An athlete can continue to produce muscular force for only a limited period of time before the energy stores in the muscle are depleted. In movements that apply maximum force (strength), such as lifting a heavy weight, the energy stores are quickly depleted. If less than maximum force is required, and the athlete must ration strength (as in a wrestling match or sprint), energy stores are depleted more gradually and the movement can continue for a longer period (muscular endurance).

Cardiovascular Endurance

Cardiovascular endurance is the capacity of the respiratory system (lungs and blood vessels) and the circulatory system (heart, arteries, capillaries and veins) to supply oxygen and nutrients to the muscle cells so an activity can continue for a long period of time.

This type of fitness is necessary for sports like distance running, cross-country skiing, cycling, distance swimming, triathlons, rowing and soccer. (These sports are also the best exercises for improving cardiovascular endurance.) Here the amount of force required of a particular muscle or muscle group is low and the movement is rhythmic. This means that one muscle group is resting while another takes over. For example, in rowing you pull with your back muscles in the power stroke and push with chest muscles on the return stroke; while one group is resting, the blood stream is bringing in nutrients and whisking away waster products. These alternating rest periods allow the movement to continue for a long time.


Flexibility, the fourth element of fitness, refers to the range of motion possible in the joints. This is controlled by muscles, tendons and ligaments.

It is well known that flexibility can be increased by stretching (for more information on stretching go to http://www.stretch2move.com/ or email me at TheAnswer.nutrition@gmail.com). However, there are two important factors to keep in mind:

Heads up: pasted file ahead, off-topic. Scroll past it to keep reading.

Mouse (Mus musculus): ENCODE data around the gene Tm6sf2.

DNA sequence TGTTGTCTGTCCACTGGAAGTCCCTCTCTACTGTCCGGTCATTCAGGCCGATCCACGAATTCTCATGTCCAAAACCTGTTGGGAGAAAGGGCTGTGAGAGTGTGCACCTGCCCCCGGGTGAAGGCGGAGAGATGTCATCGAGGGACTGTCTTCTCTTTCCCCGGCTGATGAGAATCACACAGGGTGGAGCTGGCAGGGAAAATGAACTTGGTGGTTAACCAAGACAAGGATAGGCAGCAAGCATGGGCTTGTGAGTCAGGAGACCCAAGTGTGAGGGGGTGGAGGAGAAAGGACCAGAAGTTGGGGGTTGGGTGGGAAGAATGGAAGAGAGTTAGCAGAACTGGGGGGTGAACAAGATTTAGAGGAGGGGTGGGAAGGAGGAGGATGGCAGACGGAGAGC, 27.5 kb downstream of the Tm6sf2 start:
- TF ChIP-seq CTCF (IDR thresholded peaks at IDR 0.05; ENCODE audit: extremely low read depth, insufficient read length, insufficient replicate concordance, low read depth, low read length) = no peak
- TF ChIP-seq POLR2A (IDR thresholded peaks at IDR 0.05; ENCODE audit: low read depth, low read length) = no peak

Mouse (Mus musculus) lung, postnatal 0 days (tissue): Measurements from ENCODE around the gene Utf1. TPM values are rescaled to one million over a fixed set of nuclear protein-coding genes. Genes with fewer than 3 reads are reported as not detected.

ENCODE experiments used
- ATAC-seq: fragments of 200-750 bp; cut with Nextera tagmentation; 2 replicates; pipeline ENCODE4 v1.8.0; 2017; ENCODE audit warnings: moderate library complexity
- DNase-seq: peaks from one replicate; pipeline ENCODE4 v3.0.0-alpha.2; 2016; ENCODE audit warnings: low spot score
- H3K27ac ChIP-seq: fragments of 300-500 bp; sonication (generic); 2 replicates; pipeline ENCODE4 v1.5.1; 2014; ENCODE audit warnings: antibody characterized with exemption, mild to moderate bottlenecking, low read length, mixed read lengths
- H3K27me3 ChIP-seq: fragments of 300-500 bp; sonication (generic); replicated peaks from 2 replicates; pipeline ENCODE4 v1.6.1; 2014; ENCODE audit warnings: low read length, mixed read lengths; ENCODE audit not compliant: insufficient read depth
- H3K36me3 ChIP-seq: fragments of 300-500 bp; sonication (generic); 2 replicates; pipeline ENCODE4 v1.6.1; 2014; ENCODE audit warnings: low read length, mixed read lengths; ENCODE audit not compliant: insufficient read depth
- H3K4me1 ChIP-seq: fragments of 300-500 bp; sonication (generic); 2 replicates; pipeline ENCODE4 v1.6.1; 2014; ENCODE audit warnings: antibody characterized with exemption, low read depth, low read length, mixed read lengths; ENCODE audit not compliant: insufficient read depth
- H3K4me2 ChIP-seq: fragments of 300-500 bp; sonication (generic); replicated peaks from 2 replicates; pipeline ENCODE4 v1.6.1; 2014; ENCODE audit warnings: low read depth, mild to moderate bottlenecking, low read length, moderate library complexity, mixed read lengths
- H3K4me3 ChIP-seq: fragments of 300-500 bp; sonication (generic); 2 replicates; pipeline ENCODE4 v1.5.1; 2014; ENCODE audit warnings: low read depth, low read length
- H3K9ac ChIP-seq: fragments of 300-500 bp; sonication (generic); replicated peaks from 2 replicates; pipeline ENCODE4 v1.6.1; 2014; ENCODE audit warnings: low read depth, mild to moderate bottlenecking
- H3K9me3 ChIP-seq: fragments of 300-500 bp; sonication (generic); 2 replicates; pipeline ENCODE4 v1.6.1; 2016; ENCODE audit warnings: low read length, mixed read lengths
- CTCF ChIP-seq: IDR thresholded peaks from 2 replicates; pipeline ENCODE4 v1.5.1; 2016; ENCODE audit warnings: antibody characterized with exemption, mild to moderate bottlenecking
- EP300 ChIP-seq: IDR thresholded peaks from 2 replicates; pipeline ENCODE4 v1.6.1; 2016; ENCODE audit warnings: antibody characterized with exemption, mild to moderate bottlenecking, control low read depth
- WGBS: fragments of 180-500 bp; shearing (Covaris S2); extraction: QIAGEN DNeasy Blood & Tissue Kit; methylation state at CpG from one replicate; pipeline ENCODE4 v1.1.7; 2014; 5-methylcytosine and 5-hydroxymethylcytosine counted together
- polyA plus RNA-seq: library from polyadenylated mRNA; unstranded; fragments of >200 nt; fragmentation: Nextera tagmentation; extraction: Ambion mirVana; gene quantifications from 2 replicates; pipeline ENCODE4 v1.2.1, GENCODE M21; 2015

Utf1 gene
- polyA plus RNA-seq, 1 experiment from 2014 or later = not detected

1. Every individual differs in flexibility. Some are loose-jointed, some tight. A loose-jointed person is obviously well-suited for gymnastics, but is liable to get injured in contact sports. A tight-jointed person can better withstand the impact stresses of contact sports, but tends to have great difficulty at gymnastics. Most people are somewhere in between and can modify their flexibility to coincide with the demands of the sport and their body type.

2. Each sport has different flexibility requirements. You don’t always want maximum flexibility in every direction. Example: football players are susceptible to blows from the side of the knee, and skiers often fall and twist their knees. These athletes should do quadriceps exercises to provide stability for the knee, and make themselves less flexible in side-to-side knee motion. On the other hand, gymnast need full body flexibility, since good performance involves going to the extreme range of motion for the joints.

As a general rule, you need enough flexibility to go through the range of motion required in your sport without restrictions in movement.

Many people think that weight lifters are inflexible or "muscle-bound." On the contrary, weight training improves flexibility. In a study that compared flexibility for champion college gymnasts, champion weight lifters and bodybuilders, the weight lifters were slightly more flexible (in measurements of 30 different joint movements) that the gymnasts and much more flexible than the wrestlers or 16-year-olds.

To repeat, the elements of fitness are:

  1. Strength: Maximum force in a short burst
  2.  Muscular Endurance: Power that is repeated for a period of time, not just a short burst.
  3.  Cardiovascular Endurance: Force applied over the long haul
  4.  Flexibility: Range of movement in joints